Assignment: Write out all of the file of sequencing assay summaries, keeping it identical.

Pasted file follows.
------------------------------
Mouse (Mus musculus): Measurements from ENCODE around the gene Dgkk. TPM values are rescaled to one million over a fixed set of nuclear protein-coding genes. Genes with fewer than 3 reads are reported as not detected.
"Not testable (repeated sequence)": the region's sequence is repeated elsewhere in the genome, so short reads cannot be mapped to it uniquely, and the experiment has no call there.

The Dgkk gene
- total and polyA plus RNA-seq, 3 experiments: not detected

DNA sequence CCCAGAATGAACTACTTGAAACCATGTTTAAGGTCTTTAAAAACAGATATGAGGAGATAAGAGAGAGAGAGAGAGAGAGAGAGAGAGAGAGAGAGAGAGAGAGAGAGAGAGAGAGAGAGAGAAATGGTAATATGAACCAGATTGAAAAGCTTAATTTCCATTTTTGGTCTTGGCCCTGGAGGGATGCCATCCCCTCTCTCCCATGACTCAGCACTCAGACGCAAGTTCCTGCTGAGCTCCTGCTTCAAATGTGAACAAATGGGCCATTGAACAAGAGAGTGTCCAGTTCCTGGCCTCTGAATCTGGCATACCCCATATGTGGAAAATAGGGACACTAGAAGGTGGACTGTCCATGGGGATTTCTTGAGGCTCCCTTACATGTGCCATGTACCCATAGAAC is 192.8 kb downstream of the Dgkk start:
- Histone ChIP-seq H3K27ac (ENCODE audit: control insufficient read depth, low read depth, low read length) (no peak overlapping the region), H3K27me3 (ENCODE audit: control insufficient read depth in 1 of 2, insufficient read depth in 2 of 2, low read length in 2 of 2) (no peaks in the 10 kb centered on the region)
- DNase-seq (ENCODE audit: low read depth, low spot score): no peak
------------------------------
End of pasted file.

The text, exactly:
Mouse (Mus musculus): Measurements from ENCODE around the gene Dgkk. TPM values are rescaled to one million over a fixed set of nuclear protein-coding genes. Genes with fewer than 3 reads are reported as not detected.
"Not testable (repeated sequence)": the region's sequence is repeated elsewhere in the genome, so short reads cannot be mapped to it uniquely, and the experiment has no call there.

The Dgkk gene
- total and polyA plus RNA-seq, 3 experiments: not detected

DNA sequence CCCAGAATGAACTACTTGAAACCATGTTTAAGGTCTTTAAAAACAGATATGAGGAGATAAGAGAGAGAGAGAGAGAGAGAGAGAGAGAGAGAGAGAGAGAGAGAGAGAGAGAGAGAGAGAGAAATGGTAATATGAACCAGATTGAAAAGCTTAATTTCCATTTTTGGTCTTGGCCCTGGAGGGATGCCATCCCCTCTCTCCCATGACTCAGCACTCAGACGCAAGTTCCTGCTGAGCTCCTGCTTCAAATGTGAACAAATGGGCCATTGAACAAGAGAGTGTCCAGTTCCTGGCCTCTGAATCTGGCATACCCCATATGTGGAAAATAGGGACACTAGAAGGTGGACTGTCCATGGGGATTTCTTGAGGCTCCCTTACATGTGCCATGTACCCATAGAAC is 192.8 kb downstream of the Dgkk start:
- Histone ChIP-seq H3K27ac (ENCODE audit: control insufficient read depth, low read depth, low read length) (no peak overlapping the region), H3K27me3 (ENCODE audit: control insufficient read depth in 1 of 2, insufficient read depth in 2 of 2, low read length in 2 of 2) (no peaks in the 10 kb centered on the region)
- DNase-seq (ENCODE audit: low read depth, low spot score): no peak